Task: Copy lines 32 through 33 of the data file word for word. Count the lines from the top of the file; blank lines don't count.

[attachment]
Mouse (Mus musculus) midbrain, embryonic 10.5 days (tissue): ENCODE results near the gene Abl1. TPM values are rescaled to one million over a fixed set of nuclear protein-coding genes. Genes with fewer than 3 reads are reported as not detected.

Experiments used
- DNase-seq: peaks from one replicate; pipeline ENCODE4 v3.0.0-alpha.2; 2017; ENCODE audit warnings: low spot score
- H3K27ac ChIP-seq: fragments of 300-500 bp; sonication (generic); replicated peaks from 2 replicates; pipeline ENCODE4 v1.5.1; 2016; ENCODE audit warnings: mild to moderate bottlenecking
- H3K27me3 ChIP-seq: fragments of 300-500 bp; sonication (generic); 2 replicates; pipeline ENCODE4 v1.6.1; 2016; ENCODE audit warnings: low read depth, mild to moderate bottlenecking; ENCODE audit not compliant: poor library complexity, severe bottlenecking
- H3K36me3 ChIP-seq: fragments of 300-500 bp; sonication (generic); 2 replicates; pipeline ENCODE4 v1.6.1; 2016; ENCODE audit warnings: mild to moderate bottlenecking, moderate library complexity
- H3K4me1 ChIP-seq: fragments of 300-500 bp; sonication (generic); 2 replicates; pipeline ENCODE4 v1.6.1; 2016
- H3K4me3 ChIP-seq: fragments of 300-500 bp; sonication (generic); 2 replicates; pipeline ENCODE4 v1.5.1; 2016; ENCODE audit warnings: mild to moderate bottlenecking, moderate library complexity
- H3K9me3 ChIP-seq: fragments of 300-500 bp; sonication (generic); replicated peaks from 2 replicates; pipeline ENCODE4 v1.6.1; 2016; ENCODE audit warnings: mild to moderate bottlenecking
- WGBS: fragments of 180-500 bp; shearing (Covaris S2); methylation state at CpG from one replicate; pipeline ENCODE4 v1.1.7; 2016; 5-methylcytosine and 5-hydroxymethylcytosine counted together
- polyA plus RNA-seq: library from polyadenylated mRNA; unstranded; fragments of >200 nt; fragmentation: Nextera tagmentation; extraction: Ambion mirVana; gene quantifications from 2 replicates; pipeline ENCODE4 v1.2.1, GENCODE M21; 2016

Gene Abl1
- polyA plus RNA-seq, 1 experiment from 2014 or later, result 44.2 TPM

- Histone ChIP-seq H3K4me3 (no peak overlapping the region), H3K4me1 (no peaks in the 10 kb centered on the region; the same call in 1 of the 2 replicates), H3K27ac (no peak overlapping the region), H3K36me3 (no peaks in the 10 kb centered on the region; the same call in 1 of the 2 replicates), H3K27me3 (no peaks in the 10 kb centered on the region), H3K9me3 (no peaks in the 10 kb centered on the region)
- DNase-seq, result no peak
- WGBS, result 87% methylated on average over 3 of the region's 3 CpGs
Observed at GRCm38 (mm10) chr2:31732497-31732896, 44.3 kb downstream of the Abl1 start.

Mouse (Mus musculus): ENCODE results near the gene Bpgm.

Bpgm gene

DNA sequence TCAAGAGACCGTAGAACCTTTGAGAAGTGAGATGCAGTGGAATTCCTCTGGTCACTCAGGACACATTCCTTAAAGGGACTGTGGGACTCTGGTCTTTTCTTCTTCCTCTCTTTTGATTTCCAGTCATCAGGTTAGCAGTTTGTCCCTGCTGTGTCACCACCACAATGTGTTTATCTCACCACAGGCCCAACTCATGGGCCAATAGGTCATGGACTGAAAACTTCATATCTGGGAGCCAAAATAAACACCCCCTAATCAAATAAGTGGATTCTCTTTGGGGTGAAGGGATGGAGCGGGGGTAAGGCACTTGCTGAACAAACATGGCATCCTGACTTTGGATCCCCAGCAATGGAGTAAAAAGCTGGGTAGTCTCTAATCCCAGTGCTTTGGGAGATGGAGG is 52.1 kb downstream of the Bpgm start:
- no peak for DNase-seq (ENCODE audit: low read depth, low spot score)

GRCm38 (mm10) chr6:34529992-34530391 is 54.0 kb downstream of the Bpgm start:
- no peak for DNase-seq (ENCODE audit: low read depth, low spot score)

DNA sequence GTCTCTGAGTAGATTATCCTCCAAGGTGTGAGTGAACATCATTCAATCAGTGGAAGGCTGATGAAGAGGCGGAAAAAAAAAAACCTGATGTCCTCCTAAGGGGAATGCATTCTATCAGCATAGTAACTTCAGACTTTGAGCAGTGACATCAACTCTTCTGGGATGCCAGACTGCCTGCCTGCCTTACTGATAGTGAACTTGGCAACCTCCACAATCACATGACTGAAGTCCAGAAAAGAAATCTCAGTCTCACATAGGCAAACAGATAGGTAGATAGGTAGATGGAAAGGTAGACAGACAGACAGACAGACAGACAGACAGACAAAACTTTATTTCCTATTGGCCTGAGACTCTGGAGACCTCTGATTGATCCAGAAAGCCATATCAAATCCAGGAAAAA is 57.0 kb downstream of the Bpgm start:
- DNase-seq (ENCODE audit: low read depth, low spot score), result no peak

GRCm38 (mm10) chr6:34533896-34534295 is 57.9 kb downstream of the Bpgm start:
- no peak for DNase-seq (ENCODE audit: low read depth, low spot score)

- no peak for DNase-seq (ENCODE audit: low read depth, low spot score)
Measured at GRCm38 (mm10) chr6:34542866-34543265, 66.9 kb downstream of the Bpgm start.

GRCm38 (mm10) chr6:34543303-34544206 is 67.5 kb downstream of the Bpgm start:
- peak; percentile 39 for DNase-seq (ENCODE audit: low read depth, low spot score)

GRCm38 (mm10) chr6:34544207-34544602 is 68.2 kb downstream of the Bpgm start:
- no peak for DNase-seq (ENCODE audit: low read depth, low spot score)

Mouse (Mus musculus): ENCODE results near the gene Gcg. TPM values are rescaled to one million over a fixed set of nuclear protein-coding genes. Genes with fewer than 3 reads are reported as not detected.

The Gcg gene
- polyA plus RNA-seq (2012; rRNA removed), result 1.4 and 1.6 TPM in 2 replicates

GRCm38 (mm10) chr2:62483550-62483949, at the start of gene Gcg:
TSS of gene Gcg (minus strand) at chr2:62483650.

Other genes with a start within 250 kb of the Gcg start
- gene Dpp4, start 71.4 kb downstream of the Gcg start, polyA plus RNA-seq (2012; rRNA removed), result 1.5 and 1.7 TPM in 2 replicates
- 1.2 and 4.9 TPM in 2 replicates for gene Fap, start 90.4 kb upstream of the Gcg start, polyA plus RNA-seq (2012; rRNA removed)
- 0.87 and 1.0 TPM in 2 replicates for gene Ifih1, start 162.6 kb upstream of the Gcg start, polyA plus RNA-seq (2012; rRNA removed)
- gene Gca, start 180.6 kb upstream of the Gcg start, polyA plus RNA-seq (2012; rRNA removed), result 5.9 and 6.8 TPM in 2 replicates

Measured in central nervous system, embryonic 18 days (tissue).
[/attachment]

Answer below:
GRCm38 (mm10) chr6:34544207-34544602 is 68.2 kb downstream of the Bpgm start:
- no peak for DNase-seq (ENCODE audit: low read depth, low spot score)